If the China Times indeed published false news, it deserves a slap on the wrist and Yu is entirely within his rights to express his anger. But under no circumstance should a political party, let alone its chairman, decide who has a right to report the news. Unless one lives under a dictatorship or a totalitarian regime. Or in China. It is very ironic that the chairman of the very party that strives so hard to distinguish Taiwan from China would behave in a manner that is so reminiscent of the Chinese Communist Party.

In the spirit of the DPP, democracy and all that Taiwan has miraculously accomplished in the past fifteen years of its liberal democratic existence, Yu should seriously reconsider.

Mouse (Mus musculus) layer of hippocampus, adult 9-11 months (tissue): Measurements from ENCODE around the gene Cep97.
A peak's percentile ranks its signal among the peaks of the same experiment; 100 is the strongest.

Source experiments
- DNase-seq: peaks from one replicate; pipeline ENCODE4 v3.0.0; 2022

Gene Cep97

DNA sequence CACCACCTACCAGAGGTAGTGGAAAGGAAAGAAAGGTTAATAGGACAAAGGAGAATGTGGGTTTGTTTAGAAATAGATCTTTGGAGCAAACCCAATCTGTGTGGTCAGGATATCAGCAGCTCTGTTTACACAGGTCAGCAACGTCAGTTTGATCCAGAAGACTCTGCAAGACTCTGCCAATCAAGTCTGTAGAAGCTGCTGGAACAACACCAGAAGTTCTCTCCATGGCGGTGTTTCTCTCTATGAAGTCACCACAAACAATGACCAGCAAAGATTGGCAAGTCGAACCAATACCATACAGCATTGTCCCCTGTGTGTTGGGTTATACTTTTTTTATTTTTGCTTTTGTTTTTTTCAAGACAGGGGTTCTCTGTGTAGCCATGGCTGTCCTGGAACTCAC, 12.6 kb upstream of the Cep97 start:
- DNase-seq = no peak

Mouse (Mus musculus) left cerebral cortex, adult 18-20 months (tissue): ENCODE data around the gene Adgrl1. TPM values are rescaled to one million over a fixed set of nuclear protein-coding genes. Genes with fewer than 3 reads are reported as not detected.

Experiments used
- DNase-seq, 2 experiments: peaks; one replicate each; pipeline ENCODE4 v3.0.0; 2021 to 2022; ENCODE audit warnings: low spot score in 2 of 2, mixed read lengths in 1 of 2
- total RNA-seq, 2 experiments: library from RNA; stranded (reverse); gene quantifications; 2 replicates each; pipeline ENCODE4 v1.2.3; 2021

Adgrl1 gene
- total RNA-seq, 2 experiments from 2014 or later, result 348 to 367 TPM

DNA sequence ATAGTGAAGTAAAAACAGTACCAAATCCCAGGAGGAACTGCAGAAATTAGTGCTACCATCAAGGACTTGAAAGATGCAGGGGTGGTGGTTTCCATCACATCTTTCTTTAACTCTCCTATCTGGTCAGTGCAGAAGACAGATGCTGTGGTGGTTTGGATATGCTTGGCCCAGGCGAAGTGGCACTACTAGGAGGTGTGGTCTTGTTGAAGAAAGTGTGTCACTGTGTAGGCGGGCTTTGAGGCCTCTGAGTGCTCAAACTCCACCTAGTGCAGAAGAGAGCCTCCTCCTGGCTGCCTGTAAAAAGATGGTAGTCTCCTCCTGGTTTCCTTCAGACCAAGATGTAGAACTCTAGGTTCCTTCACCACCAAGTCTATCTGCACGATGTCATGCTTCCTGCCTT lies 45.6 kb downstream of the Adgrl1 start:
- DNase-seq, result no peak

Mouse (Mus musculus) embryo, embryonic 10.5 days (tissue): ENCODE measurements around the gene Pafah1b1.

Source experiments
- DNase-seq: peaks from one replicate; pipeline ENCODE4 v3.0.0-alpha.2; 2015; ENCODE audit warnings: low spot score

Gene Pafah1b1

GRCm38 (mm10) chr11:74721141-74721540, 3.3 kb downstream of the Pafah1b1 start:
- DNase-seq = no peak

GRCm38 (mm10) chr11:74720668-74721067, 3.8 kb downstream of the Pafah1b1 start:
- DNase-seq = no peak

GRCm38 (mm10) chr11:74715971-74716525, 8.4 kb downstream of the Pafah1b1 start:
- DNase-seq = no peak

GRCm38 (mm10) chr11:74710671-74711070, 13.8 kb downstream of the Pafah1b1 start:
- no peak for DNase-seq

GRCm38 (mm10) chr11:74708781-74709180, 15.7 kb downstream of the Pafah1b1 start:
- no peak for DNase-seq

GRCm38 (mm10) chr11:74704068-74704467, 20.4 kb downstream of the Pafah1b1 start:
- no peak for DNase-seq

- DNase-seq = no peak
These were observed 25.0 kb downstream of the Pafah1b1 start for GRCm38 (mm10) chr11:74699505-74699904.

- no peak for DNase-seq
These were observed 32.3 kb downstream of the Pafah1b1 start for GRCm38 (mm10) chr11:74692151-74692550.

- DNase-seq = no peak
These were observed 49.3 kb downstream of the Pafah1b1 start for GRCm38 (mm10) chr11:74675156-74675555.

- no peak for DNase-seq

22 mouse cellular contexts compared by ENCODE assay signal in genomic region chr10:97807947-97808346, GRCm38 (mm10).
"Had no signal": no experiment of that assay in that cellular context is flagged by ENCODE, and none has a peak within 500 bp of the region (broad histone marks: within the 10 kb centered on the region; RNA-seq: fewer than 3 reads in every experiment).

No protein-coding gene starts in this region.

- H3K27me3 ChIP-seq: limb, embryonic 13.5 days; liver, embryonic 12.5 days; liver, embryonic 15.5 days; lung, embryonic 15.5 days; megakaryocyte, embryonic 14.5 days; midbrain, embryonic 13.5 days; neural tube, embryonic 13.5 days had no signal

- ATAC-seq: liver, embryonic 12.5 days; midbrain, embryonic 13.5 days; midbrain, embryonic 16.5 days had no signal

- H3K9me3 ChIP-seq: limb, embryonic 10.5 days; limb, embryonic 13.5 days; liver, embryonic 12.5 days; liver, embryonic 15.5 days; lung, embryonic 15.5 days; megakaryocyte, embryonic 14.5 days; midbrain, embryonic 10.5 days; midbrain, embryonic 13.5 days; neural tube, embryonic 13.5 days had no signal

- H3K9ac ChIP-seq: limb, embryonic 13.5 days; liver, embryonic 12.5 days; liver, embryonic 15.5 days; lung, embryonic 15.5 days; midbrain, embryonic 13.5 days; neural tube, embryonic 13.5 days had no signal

Thursday, December 21, 2006

The Babel of Fear

Yesterday on one of the international pages I was working on at the Times I was asked to edit a wire story about the reaction of people in Virginia to an advertisement campaign in which small signs carrying Arabic script have been put on city buses and in colleges. The signs, in themselves, are pretty harmless and their content ranges from “paper or plastic [bag]?” to an Arabic version of the children’s rhyme “I’m a little teapot” to a version of “rock, paper, scissor.” Underneath the posters are messages reading: “ What do you think it said?” and, tellingly, “Misunderstanding can make anything scary.”

And misunderstanding it was, for no sooner had the buses begun circulating around town than calls started pouring in at local police stations and at the FBI. As it turns out, many concerned citizens were afraid that these were secret code or message used by terrorists to orchestrate their operations. Even when the callers were told that this was simply an ad campaign to raise awareness, some — including educated staff at the universities in which the ads had been posted — were still apprehensive, still feared that there might be a hidden message terrorists could use.